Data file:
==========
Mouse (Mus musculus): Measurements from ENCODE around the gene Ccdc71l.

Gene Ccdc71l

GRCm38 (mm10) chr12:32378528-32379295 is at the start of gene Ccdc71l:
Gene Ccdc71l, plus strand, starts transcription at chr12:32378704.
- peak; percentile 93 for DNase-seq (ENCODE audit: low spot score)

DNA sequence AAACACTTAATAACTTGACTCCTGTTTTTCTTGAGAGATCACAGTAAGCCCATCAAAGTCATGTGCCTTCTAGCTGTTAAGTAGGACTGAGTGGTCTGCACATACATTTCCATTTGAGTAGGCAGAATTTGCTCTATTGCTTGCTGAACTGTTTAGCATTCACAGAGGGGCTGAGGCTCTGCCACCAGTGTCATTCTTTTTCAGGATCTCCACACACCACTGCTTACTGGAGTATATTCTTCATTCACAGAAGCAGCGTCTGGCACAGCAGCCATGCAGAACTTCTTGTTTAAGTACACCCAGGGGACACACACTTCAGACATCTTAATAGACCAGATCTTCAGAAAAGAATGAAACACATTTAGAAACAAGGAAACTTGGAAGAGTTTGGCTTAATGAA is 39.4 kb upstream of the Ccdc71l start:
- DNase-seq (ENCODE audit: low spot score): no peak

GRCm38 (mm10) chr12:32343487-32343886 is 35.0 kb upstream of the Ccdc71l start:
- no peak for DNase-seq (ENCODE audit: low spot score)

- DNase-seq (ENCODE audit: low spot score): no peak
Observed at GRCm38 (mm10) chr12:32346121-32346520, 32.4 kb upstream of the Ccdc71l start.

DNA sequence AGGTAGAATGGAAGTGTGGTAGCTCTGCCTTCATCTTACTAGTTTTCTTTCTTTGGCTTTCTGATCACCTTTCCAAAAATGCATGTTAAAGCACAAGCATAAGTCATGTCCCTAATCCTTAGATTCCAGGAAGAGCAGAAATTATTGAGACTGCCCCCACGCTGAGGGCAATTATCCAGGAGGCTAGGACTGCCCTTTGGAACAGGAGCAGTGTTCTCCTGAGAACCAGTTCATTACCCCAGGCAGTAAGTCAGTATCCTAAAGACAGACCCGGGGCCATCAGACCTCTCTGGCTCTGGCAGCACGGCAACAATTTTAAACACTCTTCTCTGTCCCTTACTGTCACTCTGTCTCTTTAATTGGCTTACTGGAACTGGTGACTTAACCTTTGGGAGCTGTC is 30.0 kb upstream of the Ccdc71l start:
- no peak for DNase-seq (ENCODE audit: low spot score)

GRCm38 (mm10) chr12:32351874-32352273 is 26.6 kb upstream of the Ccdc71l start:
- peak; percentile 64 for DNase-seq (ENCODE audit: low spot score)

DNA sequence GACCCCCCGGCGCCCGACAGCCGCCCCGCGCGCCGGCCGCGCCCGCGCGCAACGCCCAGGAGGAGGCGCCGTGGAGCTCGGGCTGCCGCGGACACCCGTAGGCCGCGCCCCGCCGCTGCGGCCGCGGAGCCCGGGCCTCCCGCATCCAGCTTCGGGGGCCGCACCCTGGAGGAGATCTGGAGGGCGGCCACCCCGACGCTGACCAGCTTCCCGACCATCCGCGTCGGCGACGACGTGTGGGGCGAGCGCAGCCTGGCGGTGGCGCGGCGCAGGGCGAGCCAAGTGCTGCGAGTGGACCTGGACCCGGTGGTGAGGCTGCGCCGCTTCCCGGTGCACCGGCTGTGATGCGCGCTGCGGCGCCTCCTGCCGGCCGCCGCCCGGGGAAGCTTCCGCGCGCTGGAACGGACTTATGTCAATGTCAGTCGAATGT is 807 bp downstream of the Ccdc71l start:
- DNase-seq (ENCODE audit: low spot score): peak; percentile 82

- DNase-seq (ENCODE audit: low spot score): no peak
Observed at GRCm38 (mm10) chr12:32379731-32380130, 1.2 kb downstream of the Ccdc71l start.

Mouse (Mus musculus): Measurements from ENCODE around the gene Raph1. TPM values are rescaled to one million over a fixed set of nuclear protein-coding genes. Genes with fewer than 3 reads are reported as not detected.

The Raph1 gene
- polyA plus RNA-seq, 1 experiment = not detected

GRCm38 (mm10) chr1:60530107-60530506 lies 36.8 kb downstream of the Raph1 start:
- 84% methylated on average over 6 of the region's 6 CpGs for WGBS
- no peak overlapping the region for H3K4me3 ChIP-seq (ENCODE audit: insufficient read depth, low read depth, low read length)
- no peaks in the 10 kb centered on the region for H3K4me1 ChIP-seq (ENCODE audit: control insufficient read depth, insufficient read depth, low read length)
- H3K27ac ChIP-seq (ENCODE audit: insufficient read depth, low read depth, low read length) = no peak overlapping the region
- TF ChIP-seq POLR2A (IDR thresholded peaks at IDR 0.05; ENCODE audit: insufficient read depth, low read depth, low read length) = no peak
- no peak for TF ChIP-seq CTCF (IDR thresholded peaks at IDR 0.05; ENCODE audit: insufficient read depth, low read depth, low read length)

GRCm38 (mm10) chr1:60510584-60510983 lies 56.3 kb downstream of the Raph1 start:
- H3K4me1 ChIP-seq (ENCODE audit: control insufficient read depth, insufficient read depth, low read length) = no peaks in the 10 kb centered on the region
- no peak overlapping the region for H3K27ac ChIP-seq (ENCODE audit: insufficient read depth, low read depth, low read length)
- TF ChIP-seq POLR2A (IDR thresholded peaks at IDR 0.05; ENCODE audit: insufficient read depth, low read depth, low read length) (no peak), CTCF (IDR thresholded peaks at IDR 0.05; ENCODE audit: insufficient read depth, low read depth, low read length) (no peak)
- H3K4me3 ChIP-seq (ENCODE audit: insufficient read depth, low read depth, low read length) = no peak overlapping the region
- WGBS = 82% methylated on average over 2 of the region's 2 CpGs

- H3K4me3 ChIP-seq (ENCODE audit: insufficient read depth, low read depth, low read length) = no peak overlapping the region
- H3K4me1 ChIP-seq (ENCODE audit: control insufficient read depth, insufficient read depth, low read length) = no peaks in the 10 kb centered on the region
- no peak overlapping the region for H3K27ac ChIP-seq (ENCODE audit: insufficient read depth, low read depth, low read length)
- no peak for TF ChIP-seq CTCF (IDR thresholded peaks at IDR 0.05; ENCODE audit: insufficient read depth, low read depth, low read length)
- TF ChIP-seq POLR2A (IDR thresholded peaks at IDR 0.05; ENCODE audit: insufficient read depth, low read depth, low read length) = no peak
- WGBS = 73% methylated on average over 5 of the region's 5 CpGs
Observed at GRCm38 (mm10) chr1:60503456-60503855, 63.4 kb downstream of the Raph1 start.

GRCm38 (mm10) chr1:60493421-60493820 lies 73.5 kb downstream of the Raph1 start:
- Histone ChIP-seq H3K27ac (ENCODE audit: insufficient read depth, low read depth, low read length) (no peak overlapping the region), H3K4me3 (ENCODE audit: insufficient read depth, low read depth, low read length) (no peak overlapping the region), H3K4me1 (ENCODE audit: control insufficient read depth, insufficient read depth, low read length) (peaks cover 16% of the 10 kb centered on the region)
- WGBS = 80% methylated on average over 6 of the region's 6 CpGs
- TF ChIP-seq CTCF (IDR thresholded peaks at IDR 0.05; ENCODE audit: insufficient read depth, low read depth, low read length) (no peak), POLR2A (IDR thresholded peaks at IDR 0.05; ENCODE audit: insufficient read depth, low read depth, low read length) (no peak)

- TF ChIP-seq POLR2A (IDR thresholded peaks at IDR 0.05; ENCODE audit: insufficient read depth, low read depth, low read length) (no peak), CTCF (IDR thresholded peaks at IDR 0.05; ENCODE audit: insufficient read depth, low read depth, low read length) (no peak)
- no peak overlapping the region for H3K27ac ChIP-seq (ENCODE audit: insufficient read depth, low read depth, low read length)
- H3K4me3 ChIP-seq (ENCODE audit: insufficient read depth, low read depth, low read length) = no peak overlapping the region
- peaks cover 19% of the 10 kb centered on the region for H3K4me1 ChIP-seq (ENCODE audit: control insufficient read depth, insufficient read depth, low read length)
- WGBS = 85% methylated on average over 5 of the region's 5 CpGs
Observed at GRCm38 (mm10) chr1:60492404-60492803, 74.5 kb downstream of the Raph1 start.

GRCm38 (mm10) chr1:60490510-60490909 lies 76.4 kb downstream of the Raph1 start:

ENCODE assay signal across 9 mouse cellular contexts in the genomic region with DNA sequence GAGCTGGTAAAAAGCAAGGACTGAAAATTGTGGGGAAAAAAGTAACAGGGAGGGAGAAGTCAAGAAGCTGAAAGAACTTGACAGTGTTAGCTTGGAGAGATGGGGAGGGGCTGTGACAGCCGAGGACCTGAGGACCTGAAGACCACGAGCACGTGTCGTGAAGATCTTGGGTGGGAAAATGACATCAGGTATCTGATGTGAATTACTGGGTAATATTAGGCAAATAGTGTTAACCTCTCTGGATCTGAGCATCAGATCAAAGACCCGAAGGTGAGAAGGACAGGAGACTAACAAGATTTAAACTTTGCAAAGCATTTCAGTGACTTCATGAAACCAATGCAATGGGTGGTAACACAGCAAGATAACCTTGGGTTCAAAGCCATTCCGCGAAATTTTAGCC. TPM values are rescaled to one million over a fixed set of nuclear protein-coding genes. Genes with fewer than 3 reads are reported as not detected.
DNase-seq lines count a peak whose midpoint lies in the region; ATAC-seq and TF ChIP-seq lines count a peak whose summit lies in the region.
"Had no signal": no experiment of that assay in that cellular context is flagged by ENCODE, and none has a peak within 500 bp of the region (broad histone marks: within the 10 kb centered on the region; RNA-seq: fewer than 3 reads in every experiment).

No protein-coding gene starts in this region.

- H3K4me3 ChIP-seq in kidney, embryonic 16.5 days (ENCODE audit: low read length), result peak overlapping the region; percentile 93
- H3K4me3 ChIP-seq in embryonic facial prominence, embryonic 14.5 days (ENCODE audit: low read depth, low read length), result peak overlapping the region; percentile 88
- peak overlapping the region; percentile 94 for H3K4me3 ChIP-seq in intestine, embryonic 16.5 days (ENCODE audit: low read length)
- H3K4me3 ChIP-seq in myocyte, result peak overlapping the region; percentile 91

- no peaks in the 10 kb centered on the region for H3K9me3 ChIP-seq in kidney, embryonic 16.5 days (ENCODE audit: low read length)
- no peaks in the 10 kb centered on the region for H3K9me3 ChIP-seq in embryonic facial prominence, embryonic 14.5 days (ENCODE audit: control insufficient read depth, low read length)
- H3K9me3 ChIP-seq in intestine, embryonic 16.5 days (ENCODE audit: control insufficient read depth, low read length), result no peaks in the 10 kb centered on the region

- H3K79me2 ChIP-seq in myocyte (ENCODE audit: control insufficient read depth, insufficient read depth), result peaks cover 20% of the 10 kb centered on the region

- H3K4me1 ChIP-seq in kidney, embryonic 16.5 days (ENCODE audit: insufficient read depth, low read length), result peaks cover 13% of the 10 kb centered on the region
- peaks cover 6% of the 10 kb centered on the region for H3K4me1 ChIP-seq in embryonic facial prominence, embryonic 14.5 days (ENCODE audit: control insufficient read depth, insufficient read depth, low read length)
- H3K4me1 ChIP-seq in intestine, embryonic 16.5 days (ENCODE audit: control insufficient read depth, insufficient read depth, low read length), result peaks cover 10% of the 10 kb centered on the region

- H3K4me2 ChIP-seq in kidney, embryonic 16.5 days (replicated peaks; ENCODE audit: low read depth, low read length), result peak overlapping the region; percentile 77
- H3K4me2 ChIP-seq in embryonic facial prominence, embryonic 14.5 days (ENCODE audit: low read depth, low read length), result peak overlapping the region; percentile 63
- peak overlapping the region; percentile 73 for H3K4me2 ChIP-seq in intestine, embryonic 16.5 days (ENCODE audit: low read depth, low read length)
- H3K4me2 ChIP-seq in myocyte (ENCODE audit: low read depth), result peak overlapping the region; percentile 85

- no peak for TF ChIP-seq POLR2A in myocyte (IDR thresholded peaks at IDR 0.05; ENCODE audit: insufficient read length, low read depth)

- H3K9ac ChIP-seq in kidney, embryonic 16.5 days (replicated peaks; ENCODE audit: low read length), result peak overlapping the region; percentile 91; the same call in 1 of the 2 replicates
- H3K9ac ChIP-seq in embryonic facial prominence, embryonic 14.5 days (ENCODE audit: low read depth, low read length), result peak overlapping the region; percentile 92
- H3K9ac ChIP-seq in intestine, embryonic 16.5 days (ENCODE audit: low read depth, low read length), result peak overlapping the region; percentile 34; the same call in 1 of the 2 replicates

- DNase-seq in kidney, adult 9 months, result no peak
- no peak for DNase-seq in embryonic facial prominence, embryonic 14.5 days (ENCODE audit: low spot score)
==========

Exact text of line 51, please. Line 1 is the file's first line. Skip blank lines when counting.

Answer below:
- WGBS = 85% methylated on average over 5 of the region's 5 CpGs